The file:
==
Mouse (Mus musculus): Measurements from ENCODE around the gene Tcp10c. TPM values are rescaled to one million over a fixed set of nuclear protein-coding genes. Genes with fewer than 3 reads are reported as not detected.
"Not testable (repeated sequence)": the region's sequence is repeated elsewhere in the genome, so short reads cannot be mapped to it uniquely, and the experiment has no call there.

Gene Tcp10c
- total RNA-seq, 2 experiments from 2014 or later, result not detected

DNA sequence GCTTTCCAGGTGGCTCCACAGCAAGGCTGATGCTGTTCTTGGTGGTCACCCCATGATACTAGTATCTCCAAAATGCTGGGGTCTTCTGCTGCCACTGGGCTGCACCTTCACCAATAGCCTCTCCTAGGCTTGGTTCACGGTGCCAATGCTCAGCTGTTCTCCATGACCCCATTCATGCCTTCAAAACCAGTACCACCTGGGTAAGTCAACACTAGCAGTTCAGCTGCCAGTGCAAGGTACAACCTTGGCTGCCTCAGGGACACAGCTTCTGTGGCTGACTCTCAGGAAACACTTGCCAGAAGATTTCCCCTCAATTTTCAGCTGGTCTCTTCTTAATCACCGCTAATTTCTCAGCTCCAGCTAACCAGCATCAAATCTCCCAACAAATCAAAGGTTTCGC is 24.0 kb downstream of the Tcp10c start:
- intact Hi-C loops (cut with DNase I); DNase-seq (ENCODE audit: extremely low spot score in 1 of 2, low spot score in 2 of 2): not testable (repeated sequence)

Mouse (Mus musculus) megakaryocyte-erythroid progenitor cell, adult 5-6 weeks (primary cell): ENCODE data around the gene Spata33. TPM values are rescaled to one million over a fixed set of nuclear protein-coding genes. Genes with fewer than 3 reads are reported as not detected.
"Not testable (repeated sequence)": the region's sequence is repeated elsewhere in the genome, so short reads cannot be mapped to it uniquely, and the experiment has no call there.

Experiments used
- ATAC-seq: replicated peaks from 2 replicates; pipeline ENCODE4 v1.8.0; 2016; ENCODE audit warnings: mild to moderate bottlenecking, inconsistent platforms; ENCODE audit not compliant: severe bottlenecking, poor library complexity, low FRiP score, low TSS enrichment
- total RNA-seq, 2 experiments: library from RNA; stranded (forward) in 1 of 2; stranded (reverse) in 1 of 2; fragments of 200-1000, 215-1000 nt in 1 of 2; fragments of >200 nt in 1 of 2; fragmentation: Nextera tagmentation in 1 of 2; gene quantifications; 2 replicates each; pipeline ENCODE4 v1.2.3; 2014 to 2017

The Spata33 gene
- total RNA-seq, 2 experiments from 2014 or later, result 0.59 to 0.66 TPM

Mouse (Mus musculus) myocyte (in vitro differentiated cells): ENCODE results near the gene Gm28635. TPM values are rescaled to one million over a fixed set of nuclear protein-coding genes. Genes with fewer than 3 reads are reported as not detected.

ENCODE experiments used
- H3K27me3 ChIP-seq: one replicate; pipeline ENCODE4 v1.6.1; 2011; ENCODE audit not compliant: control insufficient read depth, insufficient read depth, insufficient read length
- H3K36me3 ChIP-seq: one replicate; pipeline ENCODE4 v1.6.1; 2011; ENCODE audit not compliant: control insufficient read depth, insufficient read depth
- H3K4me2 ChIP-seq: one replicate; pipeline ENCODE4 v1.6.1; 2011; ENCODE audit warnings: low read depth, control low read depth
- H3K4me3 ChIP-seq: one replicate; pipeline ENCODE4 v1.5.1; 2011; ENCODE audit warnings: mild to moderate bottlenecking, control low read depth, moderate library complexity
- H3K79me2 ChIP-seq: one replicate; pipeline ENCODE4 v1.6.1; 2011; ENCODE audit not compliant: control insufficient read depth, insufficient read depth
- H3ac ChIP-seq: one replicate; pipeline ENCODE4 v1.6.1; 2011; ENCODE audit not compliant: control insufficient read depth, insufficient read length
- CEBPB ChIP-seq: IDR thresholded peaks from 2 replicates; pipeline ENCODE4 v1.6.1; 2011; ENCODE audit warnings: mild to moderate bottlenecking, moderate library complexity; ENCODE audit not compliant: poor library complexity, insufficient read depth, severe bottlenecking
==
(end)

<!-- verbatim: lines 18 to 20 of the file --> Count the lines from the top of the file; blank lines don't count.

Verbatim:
- H3K4me2 ChIP-seq: one replicate; pipeline ENCODE4 v1.6.1; 2011; ENCODE audit warnings: low read depth, control low read depth
- H3K4me3 ChIP-seq: one replicate; pipeline ENCODE4 v1.5.1; 2011; ENCODE audit warnings: mild to moderate bottlenecking, control low read depth, moderate library complexity
- H3K79me2 ChIP-seq: one replicate; pipeline ENCODE4 v1.6.1; 2011; ENCODE audit not compliant: control insufficient read depth, insufficient read depth